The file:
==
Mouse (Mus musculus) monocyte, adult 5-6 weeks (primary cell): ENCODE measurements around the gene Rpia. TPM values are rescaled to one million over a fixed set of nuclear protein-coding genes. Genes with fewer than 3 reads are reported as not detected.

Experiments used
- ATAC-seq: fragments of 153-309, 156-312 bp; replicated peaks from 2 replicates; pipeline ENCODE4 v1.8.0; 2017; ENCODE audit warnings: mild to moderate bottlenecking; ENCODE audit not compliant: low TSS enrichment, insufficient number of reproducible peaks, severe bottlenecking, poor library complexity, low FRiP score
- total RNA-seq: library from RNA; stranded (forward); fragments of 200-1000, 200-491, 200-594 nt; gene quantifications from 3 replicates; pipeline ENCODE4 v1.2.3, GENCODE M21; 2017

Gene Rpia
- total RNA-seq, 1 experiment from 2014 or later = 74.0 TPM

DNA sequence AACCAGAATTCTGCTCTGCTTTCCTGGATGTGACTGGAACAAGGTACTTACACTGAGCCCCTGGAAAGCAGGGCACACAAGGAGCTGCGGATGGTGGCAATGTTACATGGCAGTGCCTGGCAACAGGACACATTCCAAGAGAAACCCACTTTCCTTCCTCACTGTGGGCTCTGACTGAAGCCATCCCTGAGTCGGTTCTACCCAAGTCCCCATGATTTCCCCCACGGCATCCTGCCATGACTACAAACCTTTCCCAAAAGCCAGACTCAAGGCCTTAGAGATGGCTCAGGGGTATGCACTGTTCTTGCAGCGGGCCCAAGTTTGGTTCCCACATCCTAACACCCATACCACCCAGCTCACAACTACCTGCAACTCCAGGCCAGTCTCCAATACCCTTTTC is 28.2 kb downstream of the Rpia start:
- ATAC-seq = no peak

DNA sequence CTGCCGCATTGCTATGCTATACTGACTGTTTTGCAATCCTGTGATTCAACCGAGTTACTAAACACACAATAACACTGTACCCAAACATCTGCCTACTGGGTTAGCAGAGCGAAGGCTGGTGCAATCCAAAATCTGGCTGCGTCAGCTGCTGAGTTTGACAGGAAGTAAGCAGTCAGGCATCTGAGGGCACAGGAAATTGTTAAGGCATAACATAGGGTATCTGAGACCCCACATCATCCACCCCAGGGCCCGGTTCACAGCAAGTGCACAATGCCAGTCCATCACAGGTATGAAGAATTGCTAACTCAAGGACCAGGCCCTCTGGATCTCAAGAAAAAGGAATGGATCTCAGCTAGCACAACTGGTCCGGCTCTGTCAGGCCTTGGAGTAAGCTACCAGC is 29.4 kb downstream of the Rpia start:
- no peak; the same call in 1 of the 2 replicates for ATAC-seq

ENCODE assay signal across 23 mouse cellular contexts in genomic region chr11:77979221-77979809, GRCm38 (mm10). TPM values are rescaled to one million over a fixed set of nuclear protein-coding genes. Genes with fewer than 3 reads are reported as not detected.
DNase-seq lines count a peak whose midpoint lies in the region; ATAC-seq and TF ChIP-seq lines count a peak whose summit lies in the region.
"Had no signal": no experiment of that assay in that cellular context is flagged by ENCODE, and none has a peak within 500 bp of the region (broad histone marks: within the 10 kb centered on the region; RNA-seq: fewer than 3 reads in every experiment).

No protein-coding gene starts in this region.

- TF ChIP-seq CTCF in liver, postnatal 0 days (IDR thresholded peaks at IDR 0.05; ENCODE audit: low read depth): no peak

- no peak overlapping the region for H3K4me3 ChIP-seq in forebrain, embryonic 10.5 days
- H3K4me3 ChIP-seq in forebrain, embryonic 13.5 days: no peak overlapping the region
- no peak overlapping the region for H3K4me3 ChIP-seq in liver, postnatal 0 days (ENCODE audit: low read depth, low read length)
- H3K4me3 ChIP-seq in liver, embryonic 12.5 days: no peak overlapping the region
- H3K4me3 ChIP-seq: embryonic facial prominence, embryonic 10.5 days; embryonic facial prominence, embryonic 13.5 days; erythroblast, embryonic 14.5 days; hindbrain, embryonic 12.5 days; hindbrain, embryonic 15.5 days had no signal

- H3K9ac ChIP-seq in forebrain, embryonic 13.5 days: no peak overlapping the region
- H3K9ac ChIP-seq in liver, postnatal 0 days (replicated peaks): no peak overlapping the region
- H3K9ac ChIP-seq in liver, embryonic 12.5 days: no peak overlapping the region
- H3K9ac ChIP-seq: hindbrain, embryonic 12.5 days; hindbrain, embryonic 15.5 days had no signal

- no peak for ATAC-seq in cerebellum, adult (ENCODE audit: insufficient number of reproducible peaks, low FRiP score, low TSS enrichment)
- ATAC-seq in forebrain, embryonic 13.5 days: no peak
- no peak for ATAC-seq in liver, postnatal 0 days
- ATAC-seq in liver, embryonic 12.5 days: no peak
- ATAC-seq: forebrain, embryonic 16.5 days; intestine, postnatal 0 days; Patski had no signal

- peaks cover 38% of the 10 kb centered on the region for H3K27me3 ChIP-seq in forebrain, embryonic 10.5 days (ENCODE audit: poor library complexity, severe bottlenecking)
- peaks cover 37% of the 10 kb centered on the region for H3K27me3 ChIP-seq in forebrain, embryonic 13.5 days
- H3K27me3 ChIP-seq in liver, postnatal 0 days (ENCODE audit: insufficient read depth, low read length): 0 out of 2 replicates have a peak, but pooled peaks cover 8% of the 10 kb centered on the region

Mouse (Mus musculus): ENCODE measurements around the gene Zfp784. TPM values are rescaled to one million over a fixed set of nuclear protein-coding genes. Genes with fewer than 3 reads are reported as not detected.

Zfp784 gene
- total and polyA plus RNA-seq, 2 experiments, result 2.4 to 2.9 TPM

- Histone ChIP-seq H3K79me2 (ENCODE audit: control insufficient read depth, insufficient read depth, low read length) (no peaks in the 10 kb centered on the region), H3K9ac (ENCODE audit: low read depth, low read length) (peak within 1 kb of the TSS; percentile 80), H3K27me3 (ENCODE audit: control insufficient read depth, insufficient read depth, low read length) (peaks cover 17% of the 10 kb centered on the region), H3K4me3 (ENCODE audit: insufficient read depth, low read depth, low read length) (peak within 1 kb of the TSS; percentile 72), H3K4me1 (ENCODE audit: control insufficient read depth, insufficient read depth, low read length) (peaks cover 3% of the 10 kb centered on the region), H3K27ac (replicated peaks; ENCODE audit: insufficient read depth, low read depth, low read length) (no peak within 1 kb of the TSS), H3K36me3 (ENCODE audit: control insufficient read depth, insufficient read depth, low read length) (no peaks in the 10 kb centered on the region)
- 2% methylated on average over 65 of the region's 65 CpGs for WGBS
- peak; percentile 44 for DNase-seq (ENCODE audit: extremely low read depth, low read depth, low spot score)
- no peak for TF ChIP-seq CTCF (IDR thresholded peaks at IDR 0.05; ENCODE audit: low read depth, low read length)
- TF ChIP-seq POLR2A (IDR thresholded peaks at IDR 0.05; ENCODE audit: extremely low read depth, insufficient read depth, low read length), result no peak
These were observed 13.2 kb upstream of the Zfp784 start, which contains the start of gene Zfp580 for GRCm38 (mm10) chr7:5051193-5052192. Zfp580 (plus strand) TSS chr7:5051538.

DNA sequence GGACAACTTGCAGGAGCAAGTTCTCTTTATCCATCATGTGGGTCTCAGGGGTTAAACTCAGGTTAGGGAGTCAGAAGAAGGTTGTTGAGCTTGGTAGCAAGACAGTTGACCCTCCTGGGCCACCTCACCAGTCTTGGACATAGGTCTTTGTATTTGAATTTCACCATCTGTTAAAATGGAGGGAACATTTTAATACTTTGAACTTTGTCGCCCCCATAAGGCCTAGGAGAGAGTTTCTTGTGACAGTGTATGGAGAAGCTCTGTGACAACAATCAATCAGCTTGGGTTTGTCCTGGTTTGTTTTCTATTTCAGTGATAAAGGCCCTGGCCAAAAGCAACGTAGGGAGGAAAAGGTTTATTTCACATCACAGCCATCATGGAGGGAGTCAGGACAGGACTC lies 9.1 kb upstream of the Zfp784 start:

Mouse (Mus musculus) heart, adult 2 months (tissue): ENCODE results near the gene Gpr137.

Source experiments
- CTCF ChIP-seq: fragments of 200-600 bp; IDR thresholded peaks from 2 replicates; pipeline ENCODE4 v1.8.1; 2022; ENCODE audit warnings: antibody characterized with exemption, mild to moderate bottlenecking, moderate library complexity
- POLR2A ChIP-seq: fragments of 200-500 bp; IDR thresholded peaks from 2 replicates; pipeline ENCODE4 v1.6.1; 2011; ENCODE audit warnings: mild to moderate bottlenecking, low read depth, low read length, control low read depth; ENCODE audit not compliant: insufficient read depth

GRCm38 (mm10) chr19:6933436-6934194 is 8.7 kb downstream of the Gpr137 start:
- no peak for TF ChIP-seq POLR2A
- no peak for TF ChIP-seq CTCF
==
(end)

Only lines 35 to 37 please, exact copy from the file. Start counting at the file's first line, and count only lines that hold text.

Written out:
- total and polyA plus RNA-seq, 2 experiments, result 2.4 to 2.9 TPM

- Histone ChIP-seq H3K79me2 (ENCODE audit: control insufficient read depth, insufficient read depth, low read length) (no peaks in the 10 kb centered on the region), H3K9ac (ENCODE audit: low read depth, low read length) (peak within 1 kb of the TSS; percentile 80), H3K27me3 (ENCODE audit: control insufficient read depth, insufficient read depth, low read length) (peaks cover 17% of the 10 kb centered on the region), H3K4me3 (ENCODE audit: insufficient read depth, low read depth, low read length) (peak within 1 kb of the TSS; percentile 72), H3K4me1 (ENCODE audit: control insufficient read depth, insufficient read depth, low read length) (peaks cover 3% of the 10 kb centered on the region), H3K27ac (replicated peaks; ENCODE audit: insufficient read depth, low read depth, low read length) (no peak within 1 kb of the TSS), H3K36me3 (ENCODE audit: control insufficient read depth, insufficient read depth, low read length) (no peaks in the 10 kb centered on the region)
- 2% methylated on average over 65 of the region's 65 CpGs for WGBS